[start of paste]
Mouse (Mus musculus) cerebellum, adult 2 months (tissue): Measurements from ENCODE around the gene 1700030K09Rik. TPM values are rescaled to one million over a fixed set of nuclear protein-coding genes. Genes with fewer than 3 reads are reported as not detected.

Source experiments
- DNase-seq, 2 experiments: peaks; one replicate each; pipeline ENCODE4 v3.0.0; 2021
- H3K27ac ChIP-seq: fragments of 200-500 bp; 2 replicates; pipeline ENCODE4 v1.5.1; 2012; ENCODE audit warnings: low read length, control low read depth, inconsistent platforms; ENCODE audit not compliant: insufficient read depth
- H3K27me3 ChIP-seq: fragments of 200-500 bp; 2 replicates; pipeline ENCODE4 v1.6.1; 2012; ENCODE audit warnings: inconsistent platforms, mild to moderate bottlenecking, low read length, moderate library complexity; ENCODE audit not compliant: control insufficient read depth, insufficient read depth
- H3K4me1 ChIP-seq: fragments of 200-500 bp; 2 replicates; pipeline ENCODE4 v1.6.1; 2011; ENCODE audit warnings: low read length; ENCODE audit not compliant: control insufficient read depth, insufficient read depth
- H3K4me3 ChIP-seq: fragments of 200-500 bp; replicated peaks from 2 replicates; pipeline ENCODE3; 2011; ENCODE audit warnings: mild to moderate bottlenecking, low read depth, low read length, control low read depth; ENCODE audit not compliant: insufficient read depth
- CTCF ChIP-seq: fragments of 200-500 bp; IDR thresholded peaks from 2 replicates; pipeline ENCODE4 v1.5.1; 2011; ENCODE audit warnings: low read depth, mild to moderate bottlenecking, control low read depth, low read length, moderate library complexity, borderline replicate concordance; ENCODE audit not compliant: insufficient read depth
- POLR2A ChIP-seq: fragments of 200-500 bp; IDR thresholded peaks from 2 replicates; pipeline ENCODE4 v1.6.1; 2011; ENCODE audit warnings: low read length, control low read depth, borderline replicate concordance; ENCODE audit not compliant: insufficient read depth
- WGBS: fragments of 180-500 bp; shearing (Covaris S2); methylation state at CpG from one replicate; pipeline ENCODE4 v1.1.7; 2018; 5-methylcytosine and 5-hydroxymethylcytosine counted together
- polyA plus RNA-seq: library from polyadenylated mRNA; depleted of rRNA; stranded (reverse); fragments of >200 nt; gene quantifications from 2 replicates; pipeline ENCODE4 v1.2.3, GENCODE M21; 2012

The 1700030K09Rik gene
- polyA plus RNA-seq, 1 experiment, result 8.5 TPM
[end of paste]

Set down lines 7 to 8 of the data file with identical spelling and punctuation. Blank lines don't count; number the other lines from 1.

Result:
- H3K4me3 ChIP-seq: fragments of 200-500 bp; replicated peaks from 2 replicates; pipeline ENCODE3; 2011; ENCODE audit warnings: mild to moderate bottlenecking, low read depth, low read length, control low read depth; ENCODE audit not compliant: insufficient read depth
- CTCF ChIP-seq: fragments of 200-500 bp; IDR thresholded peaks from 2 replicates; pipeline ENCODE4 v1.5.1; 2011; ENCODE audit warnings: low read depth, mild to moderate bottlenecking, control low read depth, low read length, moderate library complexity, borderline replicate concordance; ENCODE audit not compliant: insufficient read depth